bahaa to ;xuun ho aa;Nkho;N kii raah bah niklaa
rahaa jo siinah-e sozaa;N me;N daa;G-daar rahaa

1) when it flowed, then having become blood, it flowed out by way of the eyes
2) when it remained within the burning breast, it remained burnt/scarred/stained



daa;G-daar : 'Burnt; branded, cauterized; scarred; marked, spotted; streaked, striped; stained; blemished, spoiled'. (Platts p.501)


tar.sii(( : 'Making the words of a clause of rhyming prose, or of verse, conformable in their measures, and agreeing, in their latter parts, with the corresponding words of the corresponding clause'. (Platts p.318)

S. R. Faruqi:

In the third verse [among those included in SSA], there's the mention of the heart's bursting and flowing away, and of the wound/scar of its bursting still remaining. This is, so to speak, the third scene in the story. The rhymed prose [tar.sii((] of bahaa and rahaa is here very fine. For flowing, the path of the eyes; and for remaining, the emphasis on the breast, are also very suitable.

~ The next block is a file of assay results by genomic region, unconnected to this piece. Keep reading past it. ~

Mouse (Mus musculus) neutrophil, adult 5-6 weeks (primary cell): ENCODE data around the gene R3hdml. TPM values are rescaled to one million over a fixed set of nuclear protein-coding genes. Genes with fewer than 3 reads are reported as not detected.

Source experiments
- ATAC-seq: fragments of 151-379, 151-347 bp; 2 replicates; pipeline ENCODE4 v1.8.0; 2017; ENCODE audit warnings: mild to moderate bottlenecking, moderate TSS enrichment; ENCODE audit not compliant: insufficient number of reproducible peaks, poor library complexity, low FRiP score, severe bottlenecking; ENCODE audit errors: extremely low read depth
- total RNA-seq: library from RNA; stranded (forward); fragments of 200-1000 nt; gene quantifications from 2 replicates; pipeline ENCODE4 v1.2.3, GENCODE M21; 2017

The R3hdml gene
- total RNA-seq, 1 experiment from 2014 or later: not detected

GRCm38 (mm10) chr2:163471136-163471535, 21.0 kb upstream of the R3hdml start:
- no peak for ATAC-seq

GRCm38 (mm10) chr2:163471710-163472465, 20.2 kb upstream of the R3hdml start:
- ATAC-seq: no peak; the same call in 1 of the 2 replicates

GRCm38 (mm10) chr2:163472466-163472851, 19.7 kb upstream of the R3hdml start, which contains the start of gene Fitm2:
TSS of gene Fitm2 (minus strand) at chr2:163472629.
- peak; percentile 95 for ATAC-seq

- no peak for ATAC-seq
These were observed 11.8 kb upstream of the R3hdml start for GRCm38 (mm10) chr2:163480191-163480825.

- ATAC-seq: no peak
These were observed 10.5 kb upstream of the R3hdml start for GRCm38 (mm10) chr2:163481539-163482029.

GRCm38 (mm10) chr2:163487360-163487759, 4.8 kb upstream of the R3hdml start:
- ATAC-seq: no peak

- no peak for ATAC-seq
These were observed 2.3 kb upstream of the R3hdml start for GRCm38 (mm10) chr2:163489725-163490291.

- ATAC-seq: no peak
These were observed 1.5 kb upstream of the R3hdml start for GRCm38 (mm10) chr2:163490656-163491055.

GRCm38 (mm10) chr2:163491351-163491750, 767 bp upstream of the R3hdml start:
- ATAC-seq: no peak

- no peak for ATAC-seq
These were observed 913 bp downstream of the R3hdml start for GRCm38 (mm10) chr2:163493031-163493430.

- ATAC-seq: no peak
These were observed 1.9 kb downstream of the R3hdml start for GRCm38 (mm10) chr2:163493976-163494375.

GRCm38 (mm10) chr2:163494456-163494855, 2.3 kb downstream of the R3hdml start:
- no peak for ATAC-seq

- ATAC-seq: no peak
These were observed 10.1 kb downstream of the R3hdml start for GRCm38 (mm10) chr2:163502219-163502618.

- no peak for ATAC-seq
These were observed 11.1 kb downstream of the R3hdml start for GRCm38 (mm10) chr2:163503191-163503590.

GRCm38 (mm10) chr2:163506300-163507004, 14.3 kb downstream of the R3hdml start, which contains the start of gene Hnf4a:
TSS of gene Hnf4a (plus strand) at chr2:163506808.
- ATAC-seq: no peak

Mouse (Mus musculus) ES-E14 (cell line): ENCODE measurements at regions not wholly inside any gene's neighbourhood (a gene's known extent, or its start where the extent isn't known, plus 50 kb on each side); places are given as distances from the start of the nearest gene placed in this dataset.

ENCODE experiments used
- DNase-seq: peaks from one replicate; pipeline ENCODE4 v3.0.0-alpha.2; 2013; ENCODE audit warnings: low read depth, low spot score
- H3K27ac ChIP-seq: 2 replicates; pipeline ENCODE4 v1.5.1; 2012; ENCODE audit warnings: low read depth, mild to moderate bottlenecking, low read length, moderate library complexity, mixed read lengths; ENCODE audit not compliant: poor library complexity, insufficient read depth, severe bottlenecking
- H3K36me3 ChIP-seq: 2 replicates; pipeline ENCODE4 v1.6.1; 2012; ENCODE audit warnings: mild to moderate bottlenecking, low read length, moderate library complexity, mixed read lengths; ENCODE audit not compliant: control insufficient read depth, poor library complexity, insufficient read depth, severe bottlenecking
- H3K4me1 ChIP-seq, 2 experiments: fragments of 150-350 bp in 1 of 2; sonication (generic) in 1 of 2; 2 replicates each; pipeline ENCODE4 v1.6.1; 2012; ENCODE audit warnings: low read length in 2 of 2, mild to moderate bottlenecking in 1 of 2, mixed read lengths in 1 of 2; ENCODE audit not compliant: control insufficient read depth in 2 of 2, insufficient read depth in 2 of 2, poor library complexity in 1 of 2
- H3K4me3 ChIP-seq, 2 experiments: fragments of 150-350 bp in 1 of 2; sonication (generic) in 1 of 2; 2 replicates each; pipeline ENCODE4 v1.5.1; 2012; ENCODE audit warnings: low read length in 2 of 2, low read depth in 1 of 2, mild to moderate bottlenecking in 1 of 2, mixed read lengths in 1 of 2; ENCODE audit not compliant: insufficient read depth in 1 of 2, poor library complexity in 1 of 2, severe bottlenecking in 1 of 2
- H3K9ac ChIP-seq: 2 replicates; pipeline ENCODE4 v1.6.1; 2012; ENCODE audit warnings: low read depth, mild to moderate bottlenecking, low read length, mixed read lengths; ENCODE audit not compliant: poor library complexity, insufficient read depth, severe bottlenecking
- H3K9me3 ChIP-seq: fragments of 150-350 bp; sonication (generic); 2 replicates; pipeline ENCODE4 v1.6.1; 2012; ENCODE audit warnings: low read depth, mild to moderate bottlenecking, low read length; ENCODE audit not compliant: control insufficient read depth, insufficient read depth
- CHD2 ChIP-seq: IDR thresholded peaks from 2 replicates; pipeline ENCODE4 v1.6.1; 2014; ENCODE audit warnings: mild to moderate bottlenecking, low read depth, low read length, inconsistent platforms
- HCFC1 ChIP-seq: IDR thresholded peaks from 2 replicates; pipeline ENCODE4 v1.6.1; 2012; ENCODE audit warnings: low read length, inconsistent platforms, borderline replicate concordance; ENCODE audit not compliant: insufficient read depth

This verse is the fifth one from a verse-set that consists of six verses, from {64,6} through {64,11}. The ones not selected for SSA appear on the ghazal index page, {64}.

This too, like {64,7}, is a kind of extreme 'verse-set' verse, because it has no subject and thus can't really stand alone and make sense on its own. While {64,7} provides a kind of amplified double subject ('that heart'), the present verse in effect provides an amplified double verb for it. (But remember, in the original verse-set two verses intervene between them, so there can't be any direct connection.)